By Jesse Robitaille
There was a noticeable Canadian presence at the recent China world stamp exhibition and Stockholmia international exhibition this spring, according to David McLaughlin, chair of The Royal Philatelic Society of Canada’s (RPSC) international liaison.
The 2019 Fédération Internationale de Philatélie (FIP) general world stamp exhibition known as China 2019 was held June 11-17 in the city of Wuhan, where a record 400,000-plus people are reported to have attended.
“The bourse area here is like a bazaar, with people lined up to purchase stamps, covers and all manner of souvenirs,” said McLaughlin, who served as Canada’s national commissioner for China 2019. “The booths range from jade and silver jewelry sellers, uncut stones, perfumes, postal authorities, major auction houses like Spink, Christoph Gartner, Stanley Gibbons and an assortment of Asian dealers. There was no lack of customers at any booth.”
Altogether, there were nearly 4,700 exhibit frames from 85 exhibitors plus more than 80 international judges. There were 12 Canadian exhibits, including Fred Fawn’s “Canada – The Large Queens 1868-1896 The First Stamps Printed in Canada” and McLaughlin’s “The Maple Leaf Issue of Canada 1897-1898,” both of which earned 93 points and a gold.
Representatives from 22 members of the Universal Postal Union – Canada not among them – also attended the week-long show, with Australia Post and New Zealand Post issuing themed stamps to mark the event.
It was the third time China, which joined the FIP in 1983, has hosted the federation’s world stamp exhibition.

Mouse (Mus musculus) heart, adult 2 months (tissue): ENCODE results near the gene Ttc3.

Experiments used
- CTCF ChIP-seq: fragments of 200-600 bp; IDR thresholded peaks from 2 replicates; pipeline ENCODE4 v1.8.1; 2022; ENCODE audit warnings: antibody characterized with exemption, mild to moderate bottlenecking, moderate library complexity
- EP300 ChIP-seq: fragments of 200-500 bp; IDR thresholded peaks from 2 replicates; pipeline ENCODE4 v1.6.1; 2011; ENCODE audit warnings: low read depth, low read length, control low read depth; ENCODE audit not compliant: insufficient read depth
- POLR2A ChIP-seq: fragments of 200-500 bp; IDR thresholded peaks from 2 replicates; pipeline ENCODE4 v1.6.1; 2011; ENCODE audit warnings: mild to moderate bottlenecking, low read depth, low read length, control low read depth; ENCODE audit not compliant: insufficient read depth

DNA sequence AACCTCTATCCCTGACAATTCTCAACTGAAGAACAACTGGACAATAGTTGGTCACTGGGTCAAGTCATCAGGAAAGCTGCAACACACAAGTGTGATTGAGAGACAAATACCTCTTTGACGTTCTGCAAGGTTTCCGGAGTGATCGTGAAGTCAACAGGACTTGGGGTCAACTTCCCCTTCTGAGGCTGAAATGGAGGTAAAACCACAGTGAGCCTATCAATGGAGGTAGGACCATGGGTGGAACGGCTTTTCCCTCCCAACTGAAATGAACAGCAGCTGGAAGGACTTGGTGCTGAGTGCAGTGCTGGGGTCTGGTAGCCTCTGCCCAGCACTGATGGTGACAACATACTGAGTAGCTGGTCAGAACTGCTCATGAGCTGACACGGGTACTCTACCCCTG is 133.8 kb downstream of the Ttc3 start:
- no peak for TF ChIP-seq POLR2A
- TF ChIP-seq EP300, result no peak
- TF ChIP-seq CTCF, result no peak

The next FIP annual exhibition is scheduled to be held in London, England, in 2020.
Meanwhile, Stockholmia 2019 was held May 29-June 2 to mark the 150th anniversary of the Royal Philatelic Society London (RPSL).
Held in Sweden, where it was that country’s largest philatelic exhibition since 1986, the exhibition recognized the RPSL’s global membership, more than half of which live outside of the U.K.
The Canadian contingent numbered about 12 philatelists, including Charles Verge, who was a team leader on the jury, and McLaughlin, who was the sole Canadian exhibitor.
McLaughlin’s eight frame exhibit, “The Maple Leaf Issue of Canada 1897-1898,” earned 95 points for a large gold – one of 23 handed out in the traditional philately class. Altogether, there were 70 large gold winners across nine classes and 294 exhibits.
New Brunswick’s Eastern Auctions had a booth on the bourse, and dealer Chris Green, of Ottawa, was the Canadian ambassador for the show and also participated with Spink and Son.
With more than 2,000 frames of exhibits, 200 public seminars and meetings and nearly 50 dealers and auction houses from 14 countries on the bourse, Stockholmia was the largest club-run show held anywhere in the world in recent decades, more than doubling the size and attendance of the largest U.S. shows.
A full review of both exhibitions will be published in a future issue of CSN.